Milford Road to Te Anau is a two hours’ drive but we knew we could do it in less and we’re in Real Journeys offices building, along the lake, at 1:20 PM. We haven’t stopped a single time in our way. When I asked on Juicy Cruize desk about The Chasm I got a confirmation it is closed. Covering the signs and closing the access to the parking is the way of closing a peace of forest.

Lake Te Anau from the Milford Road
Head quarters of "Real Journeys" by the lake

   We get the tickets but we’re not getting enough time to lunch as boarding time is just after parking the motorhomes. In the meantime, we’ve been able of checking what the noise we heart at tunnel was: there is a quite ugly scratch in one of the tallest motorhomes, in the left side of top over the driver cabin.

   Two cruises in a day Only this one is quite different as it goes through the lake very fast. It’s a 30 minutes trip starting with the views of the snowed row of mountains at the bottom and ending in the middle of some islands until we end disembarking in one of them.

Views from Te Anau Lake
Views from Te Anau Lake
Views from Te Anau island

   A guide from Chile has taken our group for him because of the language, so we’re going to get a “private” tour in Spanish. He explains the details of the river which, coming from the top to the lake has been opening the caves on its way, just before getting into them.

River in Te Anau's islandAttending guide's explanations

   We’re the first group in passing by the very low entrance, leaving the rain forest behind, into the darkness, which can be barely saved by the soft lights in the metal pass ways we’re walking over. It is completely forbidden to use any kind of camera. It seems these animals are very sensitiveEntrance to the glowworm cave to light and noise, so that’s why is so dark and why we’re asked to don’t talking. After some falls inside the walls we take a boat and float in completely darkness and silence to a part where the only we can see is the group of blue points, as if they were making constellations inside the cave. At that moment, although we’re all seated together, we can only hear the noise of the running water. Our guide uses as less as possible his lantern for the tasks of tying or untying the boat. The experience is magical.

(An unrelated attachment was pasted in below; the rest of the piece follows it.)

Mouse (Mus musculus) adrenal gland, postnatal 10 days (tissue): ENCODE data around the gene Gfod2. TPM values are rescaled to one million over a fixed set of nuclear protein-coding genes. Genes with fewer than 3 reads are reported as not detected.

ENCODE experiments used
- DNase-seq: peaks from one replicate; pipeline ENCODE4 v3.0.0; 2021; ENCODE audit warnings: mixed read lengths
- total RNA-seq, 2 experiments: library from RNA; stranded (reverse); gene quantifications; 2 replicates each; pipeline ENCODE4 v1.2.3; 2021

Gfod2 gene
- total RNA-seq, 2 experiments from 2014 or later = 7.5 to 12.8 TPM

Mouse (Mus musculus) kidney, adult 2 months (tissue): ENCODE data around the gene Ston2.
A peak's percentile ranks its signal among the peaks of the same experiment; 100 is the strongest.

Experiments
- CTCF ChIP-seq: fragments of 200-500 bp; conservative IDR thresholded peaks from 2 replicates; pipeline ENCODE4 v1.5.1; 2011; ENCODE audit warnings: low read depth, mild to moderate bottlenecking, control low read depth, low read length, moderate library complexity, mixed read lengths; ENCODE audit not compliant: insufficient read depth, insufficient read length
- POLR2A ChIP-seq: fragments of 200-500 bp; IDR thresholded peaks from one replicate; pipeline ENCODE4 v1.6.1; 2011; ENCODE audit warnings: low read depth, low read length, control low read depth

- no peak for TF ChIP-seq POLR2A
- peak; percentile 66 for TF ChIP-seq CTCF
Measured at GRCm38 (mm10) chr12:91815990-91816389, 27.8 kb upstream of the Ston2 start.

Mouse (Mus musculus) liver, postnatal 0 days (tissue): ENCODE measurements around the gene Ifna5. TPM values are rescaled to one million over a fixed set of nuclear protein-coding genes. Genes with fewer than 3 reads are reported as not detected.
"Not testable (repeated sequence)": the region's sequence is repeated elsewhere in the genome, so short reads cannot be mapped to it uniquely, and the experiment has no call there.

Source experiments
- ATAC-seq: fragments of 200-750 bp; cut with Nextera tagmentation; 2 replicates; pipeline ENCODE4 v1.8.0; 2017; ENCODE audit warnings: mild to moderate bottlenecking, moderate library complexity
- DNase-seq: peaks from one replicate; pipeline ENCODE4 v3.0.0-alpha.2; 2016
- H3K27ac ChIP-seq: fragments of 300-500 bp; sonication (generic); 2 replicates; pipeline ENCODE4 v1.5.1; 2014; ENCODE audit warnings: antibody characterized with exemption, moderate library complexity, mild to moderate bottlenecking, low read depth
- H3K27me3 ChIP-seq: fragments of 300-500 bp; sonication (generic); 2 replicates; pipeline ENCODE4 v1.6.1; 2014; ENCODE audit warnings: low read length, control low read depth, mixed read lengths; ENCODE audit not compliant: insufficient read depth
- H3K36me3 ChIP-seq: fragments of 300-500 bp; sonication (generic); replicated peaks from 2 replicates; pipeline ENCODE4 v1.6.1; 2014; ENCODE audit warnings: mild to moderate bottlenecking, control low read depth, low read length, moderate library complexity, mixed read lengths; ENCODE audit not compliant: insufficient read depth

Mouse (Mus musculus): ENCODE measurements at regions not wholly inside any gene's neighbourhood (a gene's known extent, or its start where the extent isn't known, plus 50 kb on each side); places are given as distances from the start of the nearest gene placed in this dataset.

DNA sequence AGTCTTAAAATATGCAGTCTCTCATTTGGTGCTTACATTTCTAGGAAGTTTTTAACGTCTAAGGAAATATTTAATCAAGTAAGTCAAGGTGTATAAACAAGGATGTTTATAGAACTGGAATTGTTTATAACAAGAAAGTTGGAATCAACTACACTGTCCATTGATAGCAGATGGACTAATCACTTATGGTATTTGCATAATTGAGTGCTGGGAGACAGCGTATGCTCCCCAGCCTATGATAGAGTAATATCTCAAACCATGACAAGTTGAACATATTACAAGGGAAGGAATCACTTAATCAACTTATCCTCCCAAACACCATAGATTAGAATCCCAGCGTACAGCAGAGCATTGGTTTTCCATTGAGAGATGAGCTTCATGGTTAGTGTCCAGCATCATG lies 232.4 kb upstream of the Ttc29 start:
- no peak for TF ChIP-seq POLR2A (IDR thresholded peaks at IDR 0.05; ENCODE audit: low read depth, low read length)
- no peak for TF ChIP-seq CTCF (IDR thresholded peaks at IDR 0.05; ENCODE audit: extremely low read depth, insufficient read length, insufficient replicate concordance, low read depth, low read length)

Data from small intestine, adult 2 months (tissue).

Clean shores of the island

   Once out of the caves we go to the visitor center where there is an exhibit about the fauna in the island and we can assist to a presentation with videos about the life of the glowworms. It’s strange and very interesting.

Return to the boat from the islandHall inside catamaran

   After the return trip through the lake we’re back in our motorhomes and ready for driving to Invercangill. We’re quite satisfied with what we’ve eaten in the island: giant cookies and some sweets. So we’re not going to stop until reaching our destination.

   As it is still daylight we choose the scenic route passing by Manapouri and reaching the South Coast quite sooner, instead of the one marked at the map at the beginning of this page. This allows us to see the typical vegetation of the Southern Coast still at daylight and amaze us with the shape of the trees, constantly hit by the wind coming from the sea, as per growing with a 90 turn in their trunks, with the tree being parallel to the ground.

Peculiar trees of New Zealand's Southern CoastTown in Southern Coast

   We’ve chosen Beachside Holyday Park, just outside Invercangill, which we get at dark, just before finding out how the road we were following to come here ends directly on the sand of the beach. It’s because of the help of a car that we turn around in the beach and get the right turn to this park.